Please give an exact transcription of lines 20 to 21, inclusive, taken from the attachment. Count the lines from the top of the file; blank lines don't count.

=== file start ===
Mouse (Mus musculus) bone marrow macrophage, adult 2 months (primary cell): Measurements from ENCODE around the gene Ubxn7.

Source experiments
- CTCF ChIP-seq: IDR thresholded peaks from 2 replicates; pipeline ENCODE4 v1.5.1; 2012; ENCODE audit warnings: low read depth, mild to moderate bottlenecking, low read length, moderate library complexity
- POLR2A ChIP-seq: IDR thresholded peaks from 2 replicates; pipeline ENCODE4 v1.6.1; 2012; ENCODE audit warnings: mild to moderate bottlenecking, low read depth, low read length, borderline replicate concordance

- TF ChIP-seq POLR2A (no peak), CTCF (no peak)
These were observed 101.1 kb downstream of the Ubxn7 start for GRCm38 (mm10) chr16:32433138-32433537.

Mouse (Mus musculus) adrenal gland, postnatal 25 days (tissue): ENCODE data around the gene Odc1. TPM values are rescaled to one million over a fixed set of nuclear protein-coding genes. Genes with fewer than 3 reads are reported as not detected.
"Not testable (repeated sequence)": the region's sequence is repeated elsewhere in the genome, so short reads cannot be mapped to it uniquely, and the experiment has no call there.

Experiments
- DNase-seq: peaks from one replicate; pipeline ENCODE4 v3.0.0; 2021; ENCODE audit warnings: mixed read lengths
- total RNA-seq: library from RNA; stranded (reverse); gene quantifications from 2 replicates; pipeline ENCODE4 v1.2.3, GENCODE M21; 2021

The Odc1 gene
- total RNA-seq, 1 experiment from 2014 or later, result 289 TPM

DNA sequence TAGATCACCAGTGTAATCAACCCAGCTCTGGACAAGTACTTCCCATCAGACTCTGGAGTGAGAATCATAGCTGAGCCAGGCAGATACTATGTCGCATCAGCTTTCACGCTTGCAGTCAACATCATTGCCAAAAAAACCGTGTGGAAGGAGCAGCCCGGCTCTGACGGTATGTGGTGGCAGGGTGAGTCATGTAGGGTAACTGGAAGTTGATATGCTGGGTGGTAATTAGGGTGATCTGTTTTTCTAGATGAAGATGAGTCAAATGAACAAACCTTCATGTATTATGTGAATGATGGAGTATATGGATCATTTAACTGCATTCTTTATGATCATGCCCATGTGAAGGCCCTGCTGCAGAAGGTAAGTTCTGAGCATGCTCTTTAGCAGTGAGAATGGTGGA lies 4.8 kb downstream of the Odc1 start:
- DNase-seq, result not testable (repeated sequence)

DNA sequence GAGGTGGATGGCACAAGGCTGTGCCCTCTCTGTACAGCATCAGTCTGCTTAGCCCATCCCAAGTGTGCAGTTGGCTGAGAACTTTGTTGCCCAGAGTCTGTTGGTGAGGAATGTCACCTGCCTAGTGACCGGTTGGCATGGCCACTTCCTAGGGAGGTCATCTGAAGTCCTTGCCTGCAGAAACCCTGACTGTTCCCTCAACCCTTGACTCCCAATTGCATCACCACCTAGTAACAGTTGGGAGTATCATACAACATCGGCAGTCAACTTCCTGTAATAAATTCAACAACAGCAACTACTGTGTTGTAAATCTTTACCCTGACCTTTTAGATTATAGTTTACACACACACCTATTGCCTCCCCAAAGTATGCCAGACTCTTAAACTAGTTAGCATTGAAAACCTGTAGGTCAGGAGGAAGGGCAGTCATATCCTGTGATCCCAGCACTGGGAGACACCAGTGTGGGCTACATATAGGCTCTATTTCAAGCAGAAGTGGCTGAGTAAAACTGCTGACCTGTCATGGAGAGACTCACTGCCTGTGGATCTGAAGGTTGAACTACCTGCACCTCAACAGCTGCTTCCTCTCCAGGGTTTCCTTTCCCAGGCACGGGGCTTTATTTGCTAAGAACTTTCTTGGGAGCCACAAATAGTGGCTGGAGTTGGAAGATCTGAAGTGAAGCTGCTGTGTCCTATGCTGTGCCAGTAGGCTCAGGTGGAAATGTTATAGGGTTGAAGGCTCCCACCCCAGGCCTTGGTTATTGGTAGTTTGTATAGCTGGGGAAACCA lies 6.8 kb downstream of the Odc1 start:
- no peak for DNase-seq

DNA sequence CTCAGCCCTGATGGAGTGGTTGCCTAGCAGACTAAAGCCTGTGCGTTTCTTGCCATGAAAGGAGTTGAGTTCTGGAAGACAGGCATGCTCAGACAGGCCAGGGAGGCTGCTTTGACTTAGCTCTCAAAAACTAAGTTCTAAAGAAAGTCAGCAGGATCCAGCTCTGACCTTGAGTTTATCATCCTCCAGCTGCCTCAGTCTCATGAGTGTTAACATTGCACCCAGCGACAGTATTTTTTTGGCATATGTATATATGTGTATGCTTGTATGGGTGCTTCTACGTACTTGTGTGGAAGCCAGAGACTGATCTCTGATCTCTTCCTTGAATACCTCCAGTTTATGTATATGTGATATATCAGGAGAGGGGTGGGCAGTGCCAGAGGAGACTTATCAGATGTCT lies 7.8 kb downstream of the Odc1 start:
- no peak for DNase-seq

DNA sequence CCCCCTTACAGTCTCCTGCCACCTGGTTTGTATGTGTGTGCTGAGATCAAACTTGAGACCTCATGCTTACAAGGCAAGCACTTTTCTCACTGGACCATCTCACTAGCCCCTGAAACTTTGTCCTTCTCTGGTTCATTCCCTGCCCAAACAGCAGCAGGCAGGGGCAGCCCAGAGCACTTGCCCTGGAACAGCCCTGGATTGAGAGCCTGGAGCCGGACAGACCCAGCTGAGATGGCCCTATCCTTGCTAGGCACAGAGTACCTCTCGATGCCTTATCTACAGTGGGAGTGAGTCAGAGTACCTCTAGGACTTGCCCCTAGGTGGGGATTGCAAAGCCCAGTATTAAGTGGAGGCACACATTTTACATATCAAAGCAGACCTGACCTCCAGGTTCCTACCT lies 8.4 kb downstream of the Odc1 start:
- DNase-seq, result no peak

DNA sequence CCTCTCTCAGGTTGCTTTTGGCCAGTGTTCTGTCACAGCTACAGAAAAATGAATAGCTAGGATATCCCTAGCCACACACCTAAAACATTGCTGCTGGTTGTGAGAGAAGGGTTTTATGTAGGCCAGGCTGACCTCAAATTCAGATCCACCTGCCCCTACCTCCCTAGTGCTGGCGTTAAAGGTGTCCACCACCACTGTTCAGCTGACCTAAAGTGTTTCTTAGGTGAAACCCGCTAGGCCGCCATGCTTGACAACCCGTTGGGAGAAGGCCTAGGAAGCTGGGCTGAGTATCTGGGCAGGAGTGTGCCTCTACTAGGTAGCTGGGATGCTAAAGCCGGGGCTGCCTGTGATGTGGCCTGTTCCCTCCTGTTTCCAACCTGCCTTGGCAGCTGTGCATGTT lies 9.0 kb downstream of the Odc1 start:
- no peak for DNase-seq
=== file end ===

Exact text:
DNA sequence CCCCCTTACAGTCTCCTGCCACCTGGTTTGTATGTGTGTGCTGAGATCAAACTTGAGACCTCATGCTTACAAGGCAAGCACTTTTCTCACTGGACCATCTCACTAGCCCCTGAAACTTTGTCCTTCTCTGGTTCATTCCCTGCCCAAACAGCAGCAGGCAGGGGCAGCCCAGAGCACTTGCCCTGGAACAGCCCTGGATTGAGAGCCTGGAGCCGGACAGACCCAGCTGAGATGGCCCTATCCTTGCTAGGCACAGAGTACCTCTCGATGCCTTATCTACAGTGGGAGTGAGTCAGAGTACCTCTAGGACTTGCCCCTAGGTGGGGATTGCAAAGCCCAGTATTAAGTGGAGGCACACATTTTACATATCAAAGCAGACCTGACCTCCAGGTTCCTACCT lies 8.4 kb downstream of the Odc1 start:
- DNase-seq, result no peak